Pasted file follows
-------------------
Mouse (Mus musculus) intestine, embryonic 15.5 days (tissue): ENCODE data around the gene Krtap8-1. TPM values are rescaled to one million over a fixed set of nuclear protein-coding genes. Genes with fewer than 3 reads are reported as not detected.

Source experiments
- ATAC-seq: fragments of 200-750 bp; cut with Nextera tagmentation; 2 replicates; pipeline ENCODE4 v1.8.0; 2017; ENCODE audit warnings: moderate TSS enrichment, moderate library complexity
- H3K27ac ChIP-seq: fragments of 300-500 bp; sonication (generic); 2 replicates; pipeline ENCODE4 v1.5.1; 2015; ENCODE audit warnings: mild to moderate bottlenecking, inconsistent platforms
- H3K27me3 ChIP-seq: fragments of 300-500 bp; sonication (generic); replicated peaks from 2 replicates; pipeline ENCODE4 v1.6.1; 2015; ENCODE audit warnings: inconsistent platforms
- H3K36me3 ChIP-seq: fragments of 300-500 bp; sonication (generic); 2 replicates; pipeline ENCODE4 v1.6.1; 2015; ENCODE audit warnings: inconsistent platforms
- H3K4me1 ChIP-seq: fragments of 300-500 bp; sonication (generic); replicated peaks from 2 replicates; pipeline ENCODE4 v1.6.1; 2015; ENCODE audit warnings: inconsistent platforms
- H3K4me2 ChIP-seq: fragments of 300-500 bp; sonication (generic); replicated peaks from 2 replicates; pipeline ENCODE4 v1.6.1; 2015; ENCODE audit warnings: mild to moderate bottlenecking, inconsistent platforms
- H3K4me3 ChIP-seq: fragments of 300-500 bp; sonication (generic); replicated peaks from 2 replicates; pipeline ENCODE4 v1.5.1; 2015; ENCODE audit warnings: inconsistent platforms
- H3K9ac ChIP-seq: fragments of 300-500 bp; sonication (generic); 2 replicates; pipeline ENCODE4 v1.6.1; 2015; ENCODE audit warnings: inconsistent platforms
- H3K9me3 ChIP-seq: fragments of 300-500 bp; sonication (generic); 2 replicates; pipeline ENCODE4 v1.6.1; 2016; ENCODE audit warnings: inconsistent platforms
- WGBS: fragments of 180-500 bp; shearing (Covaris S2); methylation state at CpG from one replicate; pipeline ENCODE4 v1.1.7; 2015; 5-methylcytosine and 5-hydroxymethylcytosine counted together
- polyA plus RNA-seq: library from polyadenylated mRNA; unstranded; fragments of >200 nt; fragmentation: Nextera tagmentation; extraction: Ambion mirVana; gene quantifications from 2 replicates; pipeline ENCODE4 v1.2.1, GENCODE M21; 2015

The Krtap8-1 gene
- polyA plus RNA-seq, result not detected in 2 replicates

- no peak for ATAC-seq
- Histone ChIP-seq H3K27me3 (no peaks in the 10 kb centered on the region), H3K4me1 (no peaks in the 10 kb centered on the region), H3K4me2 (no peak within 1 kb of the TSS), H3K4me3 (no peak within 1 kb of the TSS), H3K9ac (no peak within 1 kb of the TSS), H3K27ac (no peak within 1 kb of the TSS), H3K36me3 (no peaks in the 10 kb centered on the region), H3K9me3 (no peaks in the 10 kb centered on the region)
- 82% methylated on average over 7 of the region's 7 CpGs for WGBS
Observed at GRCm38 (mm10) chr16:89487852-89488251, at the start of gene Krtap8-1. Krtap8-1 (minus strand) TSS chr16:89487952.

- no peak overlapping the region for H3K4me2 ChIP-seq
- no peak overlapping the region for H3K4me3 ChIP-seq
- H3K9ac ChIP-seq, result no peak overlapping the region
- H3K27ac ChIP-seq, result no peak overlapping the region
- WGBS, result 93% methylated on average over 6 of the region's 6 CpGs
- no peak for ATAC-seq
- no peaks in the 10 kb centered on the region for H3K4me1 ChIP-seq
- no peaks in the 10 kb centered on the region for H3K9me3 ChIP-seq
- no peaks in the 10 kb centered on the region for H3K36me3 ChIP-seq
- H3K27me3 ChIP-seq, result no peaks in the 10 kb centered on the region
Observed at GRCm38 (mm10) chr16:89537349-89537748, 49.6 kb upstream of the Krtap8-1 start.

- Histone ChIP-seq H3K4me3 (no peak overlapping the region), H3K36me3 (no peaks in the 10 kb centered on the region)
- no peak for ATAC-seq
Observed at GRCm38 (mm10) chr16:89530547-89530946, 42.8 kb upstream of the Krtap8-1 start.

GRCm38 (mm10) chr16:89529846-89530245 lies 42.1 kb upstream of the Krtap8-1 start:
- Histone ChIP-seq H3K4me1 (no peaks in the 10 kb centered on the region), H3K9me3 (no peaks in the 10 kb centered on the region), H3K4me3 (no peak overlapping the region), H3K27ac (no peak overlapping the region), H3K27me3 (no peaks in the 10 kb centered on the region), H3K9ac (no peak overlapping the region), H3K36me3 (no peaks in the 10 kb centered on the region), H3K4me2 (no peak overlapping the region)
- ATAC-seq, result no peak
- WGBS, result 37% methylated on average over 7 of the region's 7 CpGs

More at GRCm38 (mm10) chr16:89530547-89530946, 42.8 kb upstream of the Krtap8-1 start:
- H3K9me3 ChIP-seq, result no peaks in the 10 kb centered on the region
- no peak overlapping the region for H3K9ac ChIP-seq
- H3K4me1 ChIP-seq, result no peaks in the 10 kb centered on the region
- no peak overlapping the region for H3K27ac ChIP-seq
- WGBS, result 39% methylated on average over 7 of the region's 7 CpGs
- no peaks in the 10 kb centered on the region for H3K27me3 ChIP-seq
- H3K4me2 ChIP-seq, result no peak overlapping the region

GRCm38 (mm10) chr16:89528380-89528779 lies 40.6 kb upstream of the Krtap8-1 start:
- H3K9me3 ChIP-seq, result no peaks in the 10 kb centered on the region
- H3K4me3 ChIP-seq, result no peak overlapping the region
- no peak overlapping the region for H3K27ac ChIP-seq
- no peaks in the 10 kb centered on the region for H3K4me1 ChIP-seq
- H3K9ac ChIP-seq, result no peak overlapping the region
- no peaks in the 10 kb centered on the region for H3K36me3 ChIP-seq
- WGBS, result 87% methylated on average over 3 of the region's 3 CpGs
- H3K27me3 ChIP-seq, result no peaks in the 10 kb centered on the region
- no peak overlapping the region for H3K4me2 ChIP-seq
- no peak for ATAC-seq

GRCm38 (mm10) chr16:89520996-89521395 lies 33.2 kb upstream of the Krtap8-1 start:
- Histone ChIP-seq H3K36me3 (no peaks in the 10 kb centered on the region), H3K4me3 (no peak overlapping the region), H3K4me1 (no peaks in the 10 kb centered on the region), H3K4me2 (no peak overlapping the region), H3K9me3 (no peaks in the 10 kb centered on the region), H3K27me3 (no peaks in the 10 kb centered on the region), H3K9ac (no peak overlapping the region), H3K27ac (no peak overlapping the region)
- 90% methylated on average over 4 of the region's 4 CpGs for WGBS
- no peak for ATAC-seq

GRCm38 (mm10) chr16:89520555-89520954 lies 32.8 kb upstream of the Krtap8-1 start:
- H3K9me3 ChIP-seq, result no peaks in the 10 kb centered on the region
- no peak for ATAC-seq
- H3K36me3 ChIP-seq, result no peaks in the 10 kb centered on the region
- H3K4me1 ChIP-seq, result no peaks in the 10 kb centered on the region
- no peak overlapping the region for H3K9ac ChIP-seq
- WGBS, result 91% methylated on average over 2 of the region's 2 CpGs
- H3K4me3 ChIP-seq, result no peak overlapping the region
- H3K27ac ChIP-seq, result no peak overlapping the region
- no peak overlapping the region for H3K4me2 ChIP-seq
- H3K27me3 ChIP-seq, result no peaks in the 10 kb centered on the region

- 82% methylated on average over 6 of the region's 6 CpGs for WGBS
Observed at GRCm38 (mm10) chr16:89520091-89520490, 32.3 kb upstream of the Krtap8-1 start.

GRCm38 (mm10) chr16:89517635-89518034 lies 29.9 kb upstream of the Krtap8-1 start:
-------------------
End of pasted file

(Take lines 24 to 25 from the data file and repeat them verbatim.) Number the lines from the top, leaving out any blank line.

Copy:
- WGBS, result 93% methylated on average over 6 of the region's 6 CpGs
- no peak for ATAC-seq